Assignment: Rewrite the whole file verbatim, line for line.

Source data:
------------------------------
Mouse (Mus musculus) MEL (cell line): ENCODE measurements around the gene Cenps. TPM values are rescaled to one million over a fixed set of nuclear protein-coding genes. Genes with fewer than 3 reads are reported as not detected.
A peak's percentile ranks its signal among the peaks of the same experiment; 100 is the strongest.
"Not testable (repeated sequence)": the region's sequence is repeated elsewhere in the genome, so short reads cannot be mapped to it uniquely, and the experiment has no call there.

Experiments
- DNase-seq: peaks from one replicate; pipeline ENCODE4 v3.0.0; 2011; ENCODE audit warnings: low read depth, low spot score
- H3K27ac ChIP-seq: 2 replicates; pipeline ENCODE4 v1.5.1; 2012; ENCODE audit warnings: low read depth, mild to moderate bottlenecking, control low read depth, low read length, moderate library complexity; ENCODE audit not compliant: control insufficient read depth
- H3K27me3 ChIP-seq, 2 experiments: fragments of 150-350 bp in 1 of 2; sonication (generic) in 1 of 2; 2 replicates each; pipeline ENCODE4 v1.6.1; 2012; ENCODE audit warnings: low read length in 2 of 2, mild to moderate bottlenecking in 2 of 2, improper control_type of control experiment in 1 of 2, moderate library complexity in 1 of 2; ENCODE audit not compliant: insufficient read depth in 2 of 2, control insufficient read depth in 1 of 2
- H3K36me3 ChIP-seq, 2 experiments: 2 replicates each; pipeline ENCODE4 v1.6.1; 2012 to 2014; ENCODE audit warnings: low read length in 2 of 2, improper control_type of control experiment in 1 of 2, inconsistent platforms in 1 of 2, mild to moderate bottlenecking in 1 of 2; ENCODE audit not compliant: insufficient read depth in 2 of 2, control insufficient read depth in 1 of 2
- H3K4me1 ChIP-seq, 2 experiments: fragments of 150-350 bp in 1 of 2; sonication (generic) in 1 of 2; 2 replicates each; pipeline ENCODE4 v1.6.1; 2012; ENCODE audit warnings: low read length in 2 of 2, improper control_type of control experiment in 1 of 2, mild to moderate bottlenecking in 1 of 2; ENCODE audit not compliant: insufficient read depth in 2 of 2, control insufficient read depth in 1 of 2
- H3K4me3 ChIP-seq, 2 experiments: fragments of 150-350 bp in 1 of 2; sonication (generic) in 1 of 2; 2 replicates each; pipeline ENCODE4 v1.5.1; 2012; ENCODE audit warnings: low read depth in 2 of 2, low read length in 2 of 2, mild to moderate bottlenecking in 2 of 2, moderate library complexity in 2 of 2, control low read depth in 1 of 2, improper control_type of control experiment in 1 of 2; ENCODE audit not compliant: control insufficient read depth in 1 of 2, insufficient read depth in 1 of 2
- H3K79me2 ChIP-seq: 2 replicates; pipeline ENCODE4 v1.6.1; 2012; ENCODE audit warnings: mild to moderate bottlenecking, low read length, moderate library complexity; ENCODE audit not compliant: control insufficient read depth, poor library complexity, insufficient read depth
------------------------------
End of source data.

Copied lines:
Mouse (Mus musculus) MEL (cell line): ENCODE measurements around the gene Cenps. TPM values are rescaled to one million over a fixed set of nuclear protein-coding genes. Genes with fewer than 3 reads are reported as not detected.
A peak's percentile ranks its signal among the peaks of the same experiment; 100 is the strongest.
"Not testable (repeated sequence)": the region's sequence is repeated elsewhere in the genome, so short reads cannot be mapped to it uniquely, and the experiment has no call there.

Experiments
- DNase-seq: peaks from one replicate; pipeline ENCODE4 v3.0.0; 2011; ENCODE audit warnings: low read depth, low spot score
- H3K27ac ChIP-seq: 2 replicates; pipeline ENCODE4 v1.5.1; 2012; ENCODE audit warnings: low read depth, mild to moderate bottlenecking, control low read depth, low read length, moderate library complexity; ENCODE audit not compliant: control insufficient read depth
- H3K27me3 ChIP-seq, 2 experiments: fragments of 150-350 bp in 1 of 2; sonication (generic) in 1 of 2; 2 replicates each; pipeline ENCODE4 v1.6.1; 2012; ENCODE audit warnings: low read length in 2 of 2, mild to moderate bottlenecking in 2 of 2, improper control_type of control experiment in 1 of 2, moderate library complexity in 1 of 2; ENCODE audit not compliant: insufficient read depth in 2 of 2, control insufficient read depth in 1 of 2
- H3K36me3 ChIP-seq, 2 experiments: 2 replicates each; pipeline ENCODE4 v1.6.1; 2012 to 2014; ENCODE audit warnings: low read length in 2 of 2, improper control_type of control experiment in 1 of 2, inconsistent platforms in 1 of 2, mild to moderate bottlenecking in 1 of 2; ENCODE audit not compliant: insufficient read depth in 2 of 2, control insufficient read depth in 1 of 2
- H3K4me1 ChIP-seq, 2 experiments: fragments of 150-350 bp in 1 of 2; sonication (generic) in 1 of 2; 2 replicates each; pipeline ENCODE4 v1.6.1; 2012; ENCODE audit warnings: low read length in 2 of 2, improper control_type of control experiment in 1 of 2, mild to moderate bottlenecking in 1 of 2; ENCODE audit not compliant: insufficient read depth in 2 of 2, control insufficient read depth in 1 of 2
- H3K4me3 ChIP-seq, 2 experiments: fragments of 150-350 bp in 1 of 2; sonication (generic) in 1 of 2; 2 replicates each; pipeline ENCODE4 v1.5.1; 2012; ENCODE audit warnings: low read depth in 2 of 2, low read length in 2 of 2, mild to moderate bottlenecking in 2 of 2, moderate library complexity in 2 of 2, control low read depth in 1 of 2, improper control_type of control experiment in 1 of 2; ENCODE audit not compliant: control insufficient read depth in 1 of 2, insufficient read depth in 1 of 2
- H3K79me2 ChIP-seq: 2 replicates; pipeline ENCODE4 v1.6.1; 2012; ENCODE audit warnings: mild to moderate bottlenecking, low read length, moderate library complexity; ENCODE audit not compliant: control insufficient read depth, poor library complexity, insufficient read depth